Revenons à nos moutons




Yosemite Camping 1912, 

Summertime goal.




Yosemite Camping 1912, 

Summertime goal.

(via cabinology)

— 4 hours ago with 409 notes


Zoom zoom

Dat last one doe. Beeeeebs.

(via hellogiggles)

— 2 days ago with 149587 notes

Haven’t been to a new state in the longest time!!! Tomorrow: Minnesota!!

— 6 days ago with 1 note
#personal  #travel  #finally  #out of my little city 

…I then get out
it is usually mid-afternoon and quiet,
and getting dressed we talk about what else
there might be to do,
but being together solves most of it
for as long as those things stay solved
in the history of women and
man, it’s different for each-
for me, it’s splendid enough to remember
past the memories of pain and defeat and unhappiness:
when you take it away
do it slowly and easily
make it as if I were dying in my sleep instead of in 
my life, amen.

— 1 week ago with 2 notes
#charles bukowski  #the shower  #saddest best part of the poem 

Oh but i was trying, baby I tried. And did well enough, I did.

— 1 week ago

My dress at work today doesn’t even meet the 8th grade rules for skirt length. Hollahhh at me boys.

— 1 week ago with 1 note
#I'm talking to you tall guy with the tattoos 

When do I take off this necklace?

— 1 week ago



The recent release of “Dawn of the Planet of the Apes" reminded me of one of my favorite ape vs. man films – this 1932 video that shows a baby chimpanzee and a baby human undergoing the same basic psychological tests.

Its gets weirder – the human baby (Donald) and the chimpanzee baby (Gua) were both raised as humans by their biological/adopted father Winthrop Niles Kellogg.  Kellogg was a comparative psychologist fascinated by the interplay between nature and nurture, and he devised a fascinating (and questionably ethical) experiment to study it:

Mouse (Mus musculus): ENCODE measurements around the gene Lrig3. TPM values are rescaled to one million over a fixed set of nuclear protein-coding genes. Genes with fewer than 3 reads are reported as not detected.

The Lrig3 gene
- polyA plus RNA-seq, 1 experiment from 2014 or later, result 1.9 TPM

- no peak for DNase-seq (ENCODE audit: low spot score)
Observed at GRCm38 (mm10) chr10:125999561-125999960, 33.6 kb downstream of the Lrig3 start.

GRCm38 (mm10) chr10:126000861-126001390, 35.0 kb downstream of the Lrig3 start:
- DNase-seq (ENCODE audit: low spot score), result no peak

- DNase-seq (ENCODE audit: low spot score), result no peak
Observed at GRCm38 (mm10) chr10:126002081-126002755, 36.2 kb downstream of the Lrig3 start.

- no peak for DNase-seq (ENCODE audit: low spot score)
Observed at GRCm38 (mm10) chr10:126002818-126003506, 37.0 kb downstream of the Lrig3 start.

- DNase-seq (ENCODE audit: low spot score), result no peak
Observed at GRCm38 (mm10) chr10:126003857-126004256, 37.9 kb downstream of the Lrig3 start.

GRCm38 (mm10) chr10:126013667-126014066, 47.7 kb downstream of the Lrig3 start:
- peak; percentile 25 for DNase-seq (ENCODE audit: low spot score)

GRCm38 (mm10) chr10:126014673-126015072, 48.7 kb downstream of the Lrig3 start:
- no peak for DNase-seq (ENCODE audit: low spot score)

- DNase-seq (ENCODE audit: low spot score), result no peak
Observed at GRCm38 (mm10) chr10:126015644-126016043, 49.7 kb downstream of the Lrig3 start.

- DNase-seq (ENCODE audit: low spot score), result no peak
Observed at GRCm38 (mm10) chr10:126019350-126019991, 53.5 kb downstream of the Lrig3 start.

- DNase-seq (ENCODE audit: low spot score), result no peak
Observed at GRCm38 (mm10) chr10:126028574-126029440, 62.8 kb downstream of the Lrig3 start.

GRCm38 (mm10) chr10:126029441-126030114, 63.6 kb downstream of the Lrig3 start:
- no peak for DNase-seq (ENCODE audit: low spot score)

Suppose an anthropoid were taken into a typical human family at the day of birth and reared as a child. Suppose he were fed upon a bottle, clothed, washed, bathed, fondled, and given a characteristically human environment; that he were spoken to like the human infant from the moment of parturition; that he had an adopted human mother and an adopted human father.

First, Kellogg had to convince his pregnant wife he wasn’t crazy:

 …the enthusiasm of one of us met with so much resistance from the other that it appeared likely we could never come to an agreement upon whether or not we should even attempt such an undertaking.

She apparently gave in, because Donald and Gua were raised, for nine months, as brother and sister. Much like Caesar in the “Planet of the Apes” movies, Gua developed faster than her “brother,” and often outperformed him in tasks. But she soon hit a cognitive wall, and the experiment came to an end. (Probably for the best, as Donald had begun to speak chimpanzee.)

You can read more about Kellogg’s experiment, its legacy, and public reaction to it here.

This is the most adorable experiment that has ever been done.

— 1 week ago with 21665 notes

I feel like “when I touch myself I think about you” is a lot more realistic than “when I think about you I touch myself”

Depends on how pervy your audience is and/or how well they can avoid thinking about you in public.

— 3 weeks ago with 1 note
#divinyls  #music  #1990  #90s music 

weird science (1985)

Loving the first five minutes of this movie.


weird science (1985)

Loving the first five minutes of this movie.

— 3 weeks ago with 427 notes

She creeps me out.

— 4 weeks ago
#imarobot  #music  #2006